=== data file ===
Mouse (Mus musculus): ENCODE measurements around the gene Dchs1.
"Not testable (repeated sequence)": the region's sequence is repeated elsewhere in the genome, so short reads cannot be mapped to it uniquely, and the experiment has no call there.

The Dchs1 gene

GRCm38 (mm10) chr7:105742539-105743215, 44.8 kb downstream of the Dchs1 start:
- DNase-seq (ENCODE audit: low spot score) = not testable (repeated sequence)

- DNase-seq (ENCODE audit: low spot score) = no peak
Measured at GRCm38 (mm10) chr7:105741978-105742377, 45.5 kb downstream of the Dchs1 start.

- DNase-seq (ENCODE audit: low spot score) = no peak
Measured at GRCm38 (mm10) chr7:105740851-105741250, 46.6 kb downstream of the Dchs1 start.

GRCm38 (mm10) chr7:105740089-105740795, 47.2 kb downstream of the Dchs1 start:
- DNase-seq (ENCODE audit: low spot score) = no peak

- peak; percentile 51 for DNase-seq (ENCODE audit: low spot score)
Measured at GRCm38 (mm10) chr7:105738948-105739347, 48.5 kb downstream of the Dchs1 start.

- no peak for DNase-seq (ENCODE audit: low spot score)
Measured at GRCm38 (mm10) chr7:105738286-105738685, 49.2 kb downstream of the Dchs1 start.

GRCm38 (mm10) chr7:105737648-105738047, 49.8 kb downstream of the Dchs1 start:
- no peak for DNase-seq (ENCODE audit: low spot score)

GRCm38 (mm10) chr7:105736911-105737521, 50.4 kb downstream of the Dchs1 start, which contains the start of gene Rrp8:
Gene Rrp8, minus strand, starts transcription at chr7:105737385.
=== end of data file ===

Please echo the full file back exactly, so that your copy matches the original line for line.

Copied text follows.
Mouse (Mus musculus): ENCODE measurements around the gene Dchs1.
"Not testable (repeated sequence)": the region's sequence is repeated elsewhere in the genome, so short reads cannot be mapped to it uniquely, and the experiment has no call there.

The Dchs1 gene

GRCm38 (mm10) chr7:105742539-105743215, 44.8 kb downstream of the Dchs1 start:
- DNase-seq (ENCODE audit: low spot score) = not testable (repeated sequence)

- DNase-seq (ENCODE audit: low spot score) = no peak
Measured at GRCm38 (mm10) chr7:105741978-105742377, 45.5 kb downstream of the Dchs1 start.

- DNase-seq (ENCODE audit: low spot score) = no peak
Measured at GRCm38 (mm10) chr7:105740851-105741250, 46.6 kb downstream of the Dchs1 start.

GRCm38 (mm10) chr7:105740089-105740795, 47.2 kb downstream of the Dchs1 start:
- DNase-seq (ENCODE audit: low spot score) = no peak

- peak; percentile 51 for DNase-seq (ENCODE audit: low spot score)
Measured at GRCm38 (mm10) chr7:105738948-105739347, 48.5 kb downstream of the Dchs1 start.

- no peak for DNase-seq (ENCODE audit: low spot score)
Measured at GRCm38 (mm10) chr7:105738286-105738685, 49.2 kb downstream of the Dchs1 start.

GRCm38 (mm10) chr7:105737648-105738047, 49.8 kb downstream of the Dchs1 start:
- no peak for DNase-seq (ENCODE audit: low spot score)

GRCm38 (mm10) chr7:105736911-105737521, 50.4 kb downstream of the Dchs1 start, which contains the start of gene Rrp8:
Gene Rrp8, minus strand, starts transcription at chr7:105737385.